US Officials Distressed By
Graffiti On Bomb In Iraq
WASHINGTON (AP) -- Defence Department officials are expressing dismay about "thoughtless graffiti" referring to the Islamic holy month of Ramadan on a navy bomb being prepared for dropping on Iraq.  The Associated Press transmitted a photograph last weekend of a 900-kilogram laser-guided bomb on the aircraft carrier USS Enterprise in the Persian Gulf waiting to be loaded on F-14 and F-18 jet fighters.  

The bomb bore several inscriptions, including one that said, "Here's a Ramadan present from Chad Rickenberg."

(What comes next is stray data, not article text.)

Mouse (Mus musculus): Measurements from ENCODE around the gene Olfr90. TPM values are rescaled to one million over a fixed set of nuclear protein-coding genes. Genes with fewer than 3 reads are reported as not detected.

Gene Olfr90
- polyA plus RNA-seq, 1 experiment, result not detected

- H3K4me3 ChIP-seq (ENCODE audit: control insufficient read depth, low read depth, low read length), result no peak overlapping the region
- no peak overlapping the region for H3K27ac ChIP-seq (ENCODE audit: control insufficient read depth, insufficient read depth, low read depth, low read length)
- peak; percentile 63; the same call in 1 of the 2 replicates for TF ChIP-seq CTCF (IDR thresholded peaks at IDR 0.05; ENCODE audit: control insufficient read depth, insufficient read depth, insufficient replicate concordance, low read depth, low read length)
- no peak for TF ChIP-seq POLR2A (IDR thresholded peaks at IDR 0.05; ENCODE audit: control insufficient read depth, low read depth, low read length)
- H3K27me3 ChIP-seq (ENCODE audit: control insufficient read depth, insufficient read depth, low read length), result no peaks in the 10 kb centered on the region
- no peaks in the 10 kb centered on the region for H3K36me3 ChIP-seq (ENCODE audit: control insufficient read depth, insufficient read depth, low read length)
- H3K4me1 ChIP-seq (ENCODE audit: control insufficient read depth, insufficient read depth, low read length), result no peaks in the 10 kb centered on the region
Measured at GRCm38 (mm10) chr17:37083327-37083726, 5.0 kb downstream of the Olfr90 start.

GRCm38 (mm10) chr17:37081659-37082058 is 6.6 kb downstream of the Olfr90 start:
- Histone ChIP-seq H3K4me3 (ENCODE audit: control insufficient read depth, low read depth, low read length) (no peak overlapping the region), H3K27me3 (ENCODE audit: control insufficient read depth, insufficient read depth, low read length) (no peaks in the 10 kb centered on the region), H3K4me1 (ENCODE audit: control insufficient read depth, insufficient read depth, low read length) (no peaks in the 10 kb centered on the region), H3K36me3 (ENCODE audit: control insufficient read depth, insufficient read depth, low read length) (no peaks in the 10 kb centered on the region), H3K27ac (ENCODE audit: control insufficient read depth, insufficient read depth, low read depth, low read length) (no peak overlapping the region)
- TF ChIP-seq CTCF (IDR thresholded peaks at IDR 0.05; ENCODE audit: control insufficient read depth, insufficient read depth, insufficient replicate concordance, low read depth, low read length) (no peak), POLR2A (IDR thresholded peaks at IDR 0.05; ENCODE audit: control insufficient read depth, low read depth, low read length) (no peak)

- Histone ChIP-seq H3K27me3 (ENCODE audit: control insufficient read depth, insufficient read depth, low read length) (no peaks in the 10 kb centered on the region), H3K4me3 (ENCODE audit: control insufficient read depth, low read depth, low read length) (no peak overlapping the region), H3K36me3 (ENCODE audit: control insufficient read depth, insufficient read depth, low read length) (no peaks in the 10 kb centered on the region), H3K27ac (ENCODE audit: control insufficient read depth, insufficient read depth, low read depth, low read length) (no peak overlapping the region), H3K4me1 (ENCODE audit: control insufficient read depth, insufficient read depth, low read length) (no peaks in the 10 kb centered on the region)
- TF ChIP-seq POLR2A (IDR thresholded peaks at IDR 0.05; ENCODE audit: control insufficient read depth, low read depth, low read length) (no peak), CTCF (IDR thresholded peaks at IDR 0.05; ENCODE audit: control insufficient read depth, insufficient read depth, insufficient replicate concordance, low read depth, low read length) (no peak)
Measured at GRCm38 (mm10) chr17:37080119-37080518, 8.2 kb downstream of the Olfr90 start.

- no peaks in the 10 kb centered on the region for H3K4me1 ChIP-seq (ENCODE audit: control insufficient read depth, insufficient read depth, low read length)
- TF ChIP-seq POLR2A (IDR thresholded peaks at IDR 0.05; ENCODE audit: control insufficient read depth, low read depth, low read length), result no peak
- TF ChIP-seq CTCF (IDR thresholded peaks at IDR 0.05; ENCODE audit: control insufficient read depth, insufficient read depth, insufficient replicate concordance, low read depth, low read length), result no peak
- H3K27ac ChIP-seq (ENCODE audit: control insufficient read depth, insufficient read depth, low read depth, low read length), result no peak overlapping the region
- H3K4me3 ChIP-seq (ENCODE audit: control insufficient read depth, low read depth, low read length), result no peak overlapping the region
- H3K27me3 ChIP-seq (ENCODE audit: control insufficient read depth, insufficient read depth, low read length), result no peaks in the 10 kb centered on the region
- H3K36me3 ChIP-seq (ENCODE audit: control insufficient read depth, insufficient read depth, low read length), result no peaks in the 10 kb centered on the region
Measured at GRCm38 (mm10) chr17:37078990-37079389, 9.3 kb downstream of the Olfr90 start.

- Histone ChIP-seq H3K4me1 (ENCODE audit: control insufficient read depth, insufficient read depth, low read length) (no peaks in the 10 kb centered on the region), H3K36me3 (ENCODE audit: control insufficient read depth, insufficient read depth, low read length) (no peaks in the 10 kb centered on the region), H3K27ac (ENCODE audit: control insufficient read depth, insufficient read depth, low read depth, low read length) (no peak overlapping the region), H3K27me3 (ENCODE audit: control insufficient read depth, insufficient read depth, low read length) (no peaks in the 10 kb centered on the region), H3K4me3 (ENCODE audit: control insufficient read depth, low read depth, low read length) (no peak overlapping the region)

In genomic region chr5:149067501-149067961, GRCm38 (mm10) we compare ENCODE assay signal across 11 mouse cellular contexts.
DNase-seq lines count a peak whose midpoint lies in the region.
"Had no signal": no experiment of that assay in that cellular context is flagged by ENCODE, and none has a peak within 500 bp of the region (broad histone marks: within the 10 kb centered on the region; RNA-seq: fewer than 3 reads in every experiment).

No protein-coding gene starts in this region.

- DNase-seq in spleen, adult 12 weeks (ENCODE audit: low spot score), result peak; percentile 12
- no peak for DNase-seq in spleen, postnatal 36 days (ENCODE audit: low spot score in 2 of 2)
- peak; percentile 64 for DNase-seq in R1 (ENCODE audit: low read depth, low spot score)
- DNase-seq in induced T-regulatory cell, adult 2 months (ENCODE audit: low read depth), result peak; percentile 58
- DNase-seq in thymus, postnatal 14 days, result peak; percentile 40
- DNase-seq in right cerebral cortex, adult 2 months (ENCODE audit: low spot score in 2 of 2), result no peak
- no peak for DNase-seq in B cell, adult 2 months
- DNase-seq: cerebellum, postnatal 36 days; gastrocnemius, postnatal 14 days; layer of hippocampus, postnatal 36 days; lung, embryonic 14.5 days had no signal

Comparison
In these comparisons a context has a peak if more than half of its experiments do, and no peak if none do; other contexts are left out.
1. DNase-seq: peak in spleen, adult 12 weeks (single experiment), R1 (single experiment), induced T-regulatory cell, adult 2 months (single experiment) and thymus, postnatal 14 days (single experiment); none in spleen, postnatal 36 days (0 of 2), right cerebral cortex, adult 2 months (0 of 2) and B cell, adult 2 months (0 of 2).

"Department of Defence officials were distressed to learn of thoughtless graffiti mentioning the holy month of Ramadan written on a piece of U.S. ordnance during Operation Desert Fox" in Iraq, chief Pentagon spokesman Kenneth Bacon said Monday in a statement.  "Religious intolerance is an anathema to Secretary of Defense William S. Cohen and to all Americans who cherish the right to worship freely," he added. "The United States deeply respects Islam. We are grateful for our good relations with Arab and Islamic peoples, and we appreciate the important contributions of Muslim-Americans to the U.S. military and to our nation as a whole.  

"I know our people in uniform respect and appreciate religious practices different from their own. This incident is a rare exception that does not reflect American policy or values."